Mainland Affairs Council (MAC) Deputy Chairman Liu Te-shun (劉德勳) yesterday said that there is no law governing trips to China by the spouses of government officials nor any procedure in place for them to report to the authorities.
All civil servants must exercise self-discipline and make their own judgment, he added
Liu made the remarks in response to reporters' questions about Chen Yue-ching (陳月卿), the wife of National Security Council Secretary-General Su Chi (蘇起), who is currently in China.
Chen told SETTV and TVBS reporters in Beijing on Wednesday that she was in the Chinese capital to promote her book and that there were no regulations preventing her from traveling.
At a separate setting yesterday, Chinese Nationalist Party (KMT) Legislator Wu Yu-sheng (吳育昇), head of the legislature's Internal Administration Committee, said: “If the DPP [Democratic Progressive Party] thinks the current regulation is insufficient, the DPP can propose amendments to the Act Governing Relations Between People of the Taiwan Area and the Mainland Area (兩岸人民關係條例) and other regulations related to government officials' [and their family members'] visits to China.”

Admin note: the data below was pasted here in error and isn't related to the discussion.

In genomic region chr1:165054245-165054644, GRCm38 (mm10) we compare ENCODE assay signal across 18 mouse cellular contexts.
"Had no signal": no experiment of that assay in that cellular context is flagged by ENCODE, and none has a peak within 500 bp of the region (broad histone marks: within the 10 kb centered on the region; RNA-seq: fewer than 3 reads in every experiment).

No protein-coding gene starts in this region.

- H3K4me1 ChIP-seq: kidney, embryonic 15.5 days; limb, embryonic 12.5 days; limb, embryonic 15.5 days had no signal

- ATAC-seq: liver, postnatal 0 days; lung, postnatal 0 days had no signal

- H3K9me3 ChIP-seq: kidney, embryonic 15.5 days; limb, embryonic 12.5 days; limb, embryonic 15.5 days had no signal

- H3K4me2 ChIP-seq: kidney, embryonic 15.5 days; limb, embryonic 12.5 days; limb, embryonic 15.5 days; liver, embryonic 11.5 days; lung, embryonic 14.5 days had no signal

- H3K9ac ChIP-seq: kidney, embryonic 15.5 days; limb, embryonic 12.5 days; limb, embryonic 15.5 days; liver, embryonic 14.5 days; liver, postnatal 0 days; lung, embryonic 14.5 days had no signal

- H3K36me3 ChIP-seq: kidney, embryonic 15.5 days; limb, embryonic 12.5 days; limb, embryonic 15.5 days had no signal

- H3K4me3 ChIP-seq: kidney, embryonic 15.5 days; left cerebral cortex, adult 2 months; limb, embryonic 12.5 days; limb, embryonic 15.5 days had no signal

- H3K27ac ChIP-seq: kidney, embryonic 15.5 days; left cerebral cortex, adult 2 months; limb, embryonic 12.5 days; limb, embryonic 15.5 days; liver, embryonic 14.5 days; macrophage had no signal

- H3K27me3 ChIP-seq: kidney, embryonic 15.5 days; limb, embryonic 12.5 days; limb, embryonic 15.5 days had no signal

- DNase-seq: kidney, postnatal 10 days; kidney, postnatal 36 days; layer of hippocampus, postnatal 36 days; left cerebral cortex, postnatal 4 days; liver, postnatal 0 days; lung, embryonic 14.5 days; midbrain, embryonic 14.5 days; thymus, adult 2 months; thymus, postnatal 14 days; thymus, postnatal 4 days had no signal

KMT caucus deputy secretary-general Lin Hung-chih (林鴻池) also dismissed questions about the implications of Chen's visit to China, saying the public should respect Chen's plan as she is not an “accessory” of her husband.
However, DPP Legislator Tsai Huang-liang (蔡煌瑯) said Chen's book promotion tour was a breach of national security.
“As a family member of an NSC official, you should be even more careful with your safety,” he said, saying that the trip would give the Chinese intelligence an opportunity to harm Taiwan's security.
“China's unification warfare is omnipresent. As the wife of the NSC director, she should be extra careful with her speech and conduct. Her trip to China has taken advantage of a loophole in Taiwan's national security and Su must shoulder full responsibility for it,” Tsai said.
The government should consider adding a legal premise to restrict the spouses of high-ranking officials from traveling to China, he added.
ADDITIONAL REPORTING BY JENNY W. HSU